Another legal costs negotiating trap

Negotiating settlement of legal costs can be difficult at the best of times. However, the last thing one wants at the end of a difficult negotiation is to discover that there has been no settlement at all or, at least, not on the terms that you thought.

In the case of Amer v London Borough of Barnet [2009] EWHC 90146 (Costs) the Claimant served a bill of costs totalling £15,816.45. After points of dispute were served by the Defendant, the Claimant wrote to the Defendant with the following offer: “I would be prepared to agree a reduction in the amount of the bill from £15,816.45 to £14,800″.

The Defendant replied: “In the interests of resolving this matter my client has agreed your proposals. I have requested cheque and will forward asap”.

The Claimant then requested payment of interest in addition to the £14,800, which the Defendant opposed on the basis that the sum proposed by the Claimant’s solicitors and accepted by the Defendant should be regarded as a sum inclusive of any interest.

When the dispute reached court, the costs judge concluded that the key words in the original offer were: “I would be prepared to agree a reduction in the amount of the bill from…”. He held: “I do not accept that the failure to mention in that email either interest or the costs of assessment should be treated as an implied inclusion of those sums in the £14,800 proposed. … Interest on costs and the costs of assessing costs are incidental extras to the amount of the costs claimed in the bill. The email expressly refers to a reduction in the amount of the bill only and I do not accept that it should be treated as impliedly referring to the incidental extras I have described”. He therefore allowed interest in addition to the amount agreed.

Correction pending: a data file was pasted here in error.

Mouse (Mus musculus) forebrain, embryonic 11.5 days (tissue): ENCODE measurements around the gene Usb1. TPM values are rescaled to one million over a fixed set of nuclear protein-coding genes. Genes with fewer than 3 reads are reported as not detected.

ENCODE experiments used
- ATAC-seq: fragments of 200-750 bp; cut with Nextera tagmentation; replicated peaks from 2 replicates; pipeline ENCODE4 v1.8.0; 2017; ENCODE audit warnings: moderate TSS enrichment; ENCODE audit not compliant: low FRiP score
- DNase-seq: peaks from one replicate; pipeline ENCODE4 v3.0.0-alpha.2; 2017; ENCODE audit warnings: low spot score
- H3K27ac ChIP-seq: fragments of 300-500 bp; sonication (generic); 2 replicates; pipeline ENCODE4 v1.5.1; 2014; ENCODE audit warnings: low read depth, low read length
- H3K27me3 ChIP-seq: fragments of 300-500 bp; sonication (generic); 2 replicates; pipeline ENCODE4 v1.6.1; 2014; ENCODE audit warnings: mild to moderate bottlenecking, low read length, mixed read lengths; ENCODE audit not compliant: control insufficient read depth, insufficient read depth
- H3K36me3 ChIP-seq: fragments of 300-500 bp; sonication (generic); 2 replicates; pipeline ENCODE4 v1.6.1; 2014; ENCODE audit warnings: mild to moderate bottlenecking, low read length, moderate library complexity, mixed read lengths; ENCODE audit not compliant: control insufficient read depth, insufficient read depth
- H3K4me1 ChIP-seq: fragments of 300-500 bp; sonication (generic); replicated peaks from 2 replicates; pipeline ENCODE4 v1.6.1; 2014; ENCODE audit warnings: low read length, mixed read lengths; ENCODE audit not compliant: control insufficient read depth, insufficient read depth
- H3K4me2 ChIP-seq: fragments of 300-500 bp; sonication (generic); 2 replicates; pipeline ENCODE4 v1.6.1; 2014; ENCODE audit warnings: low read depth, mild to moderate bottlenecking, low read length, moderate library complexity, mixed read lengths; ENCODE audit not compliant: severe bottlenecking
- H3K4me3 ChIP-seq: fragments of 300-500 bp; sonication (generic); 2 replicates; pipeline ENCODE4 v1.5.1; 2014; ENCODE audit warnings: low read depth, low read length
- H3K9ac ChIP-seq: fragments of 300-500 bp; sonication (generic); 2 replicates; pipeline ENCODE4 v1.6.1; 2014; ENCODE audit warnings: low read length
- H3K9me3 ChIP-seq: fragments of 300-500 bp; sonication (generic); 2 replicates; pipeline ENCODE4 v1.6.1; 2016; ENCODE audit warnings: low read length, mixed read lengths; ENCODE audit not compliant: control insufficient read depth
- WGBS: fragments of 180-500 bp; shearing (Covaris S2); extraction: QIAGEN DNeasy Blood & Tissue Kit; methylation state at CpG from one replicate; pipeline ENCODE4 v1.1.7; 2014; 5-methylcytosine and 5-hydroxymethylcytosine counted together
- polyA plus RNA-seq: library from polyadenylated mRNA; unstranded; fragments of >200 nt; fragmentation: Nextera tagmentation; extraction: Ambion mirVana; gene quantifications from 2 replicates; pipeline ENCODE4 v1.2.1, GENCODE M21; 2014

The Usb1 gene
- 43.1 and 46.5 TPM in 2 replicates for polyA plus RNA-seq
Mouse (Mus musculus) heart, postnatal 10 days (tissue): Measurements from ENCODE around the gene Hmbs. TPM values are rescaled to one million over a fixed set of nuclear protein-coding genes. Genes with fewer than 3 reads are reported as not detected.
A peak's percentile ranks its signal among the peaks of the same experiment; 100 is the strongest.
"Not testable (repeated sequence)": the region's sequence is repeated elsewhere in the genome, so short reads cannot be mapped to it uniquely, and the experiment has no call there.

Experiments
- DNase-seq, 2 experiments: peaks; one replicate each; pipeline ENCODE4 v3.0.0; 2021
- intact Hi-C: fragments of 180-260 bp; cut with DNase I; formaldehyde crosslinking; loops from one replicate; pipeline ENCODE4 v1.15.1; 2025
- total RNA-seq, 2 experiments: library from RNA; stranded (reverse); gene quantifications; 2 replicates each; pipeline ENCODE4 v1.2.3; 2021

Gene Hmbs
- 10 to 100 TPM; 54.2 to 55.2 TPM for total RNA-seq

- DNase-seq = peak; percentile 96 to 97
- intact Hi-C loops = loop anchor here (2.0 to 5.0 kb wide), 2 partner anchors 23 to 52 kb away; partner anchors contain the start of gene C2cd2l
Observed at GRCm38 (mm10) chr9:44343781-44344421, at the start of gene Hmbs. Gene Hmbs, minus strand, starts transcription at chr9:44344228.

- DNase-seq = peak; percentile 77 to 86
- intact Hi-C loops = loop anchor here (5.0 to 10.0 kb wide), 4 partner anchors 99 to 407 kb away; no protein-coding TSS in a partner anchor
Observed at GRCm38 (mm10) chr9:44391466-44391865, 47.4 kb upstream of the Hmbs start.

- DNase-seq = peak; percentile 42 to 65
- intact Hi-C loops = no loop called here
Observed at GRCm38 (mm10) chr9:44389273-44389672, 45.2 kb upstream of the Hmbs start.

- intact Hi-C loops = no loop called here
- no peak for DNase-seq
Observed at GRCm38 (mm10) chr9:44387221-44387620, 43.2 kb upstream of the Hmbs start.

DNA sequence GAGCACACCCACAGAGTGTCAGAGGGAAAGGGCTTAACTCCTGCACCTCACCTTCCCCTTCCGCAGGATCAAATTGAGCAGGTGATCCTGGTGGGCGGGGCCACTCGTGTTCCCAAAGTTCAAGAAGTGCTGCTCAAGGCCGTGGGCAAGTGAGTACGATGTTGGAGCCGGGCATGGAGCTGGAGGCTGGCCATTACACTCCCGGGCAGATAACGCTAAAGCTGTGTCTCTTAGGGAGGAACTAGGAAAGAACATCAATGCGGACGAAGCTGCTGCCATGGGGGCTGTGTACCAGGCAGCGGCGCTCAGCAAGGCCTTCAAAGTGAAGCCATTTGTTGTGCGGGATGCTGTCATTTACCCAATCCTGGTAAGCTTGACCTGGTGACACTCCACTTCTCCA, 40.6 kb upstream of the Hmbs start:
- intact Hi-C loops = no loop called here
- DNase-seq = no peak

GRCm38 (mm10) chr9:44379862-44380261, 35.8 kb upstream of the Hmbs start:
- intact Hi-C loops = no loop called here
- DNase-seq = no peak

In a previous posting I warned of the Part 47.19 trap. This is another lesson in the need to be very careful in the wording of any negotiations on costs. As a general rule, always make clear that any offer is to be treated as fully inclusive of interest and the costs of detailed assessment.

One thought on “Another legal costs negotiating trap

  1. Simon

    You and I come from opposing sides in this wonderful creation the "costs war"

    It is amazing how lax some Defendant Solicirors are in their CPR 47.19 offers.

    I accepted a 47.19 offer which per Crosbie v Munroe is deemed to include costs disbs vat and cost drafting fee and interest.

    I duly sent a note of the assessment costs having served the N252 and read the PODS and all hell broke loose with assertions that I was acting contrary to any other costs company encountered etc etc.

    The upshot was that I settled Replies and set the case down for hearing only to be contacted a wek before the hearing and invited to advise what I would accept for my costs.

    Answer was £1,750 which some insurer had to stump up as I doubt the solicitor concerned admitted his error.

    The upshot?

    The solicitor has noted my name for future dealings !!!

    Oh dear oh dear !

    Kevyn Thompson
    abacus legal costs limited

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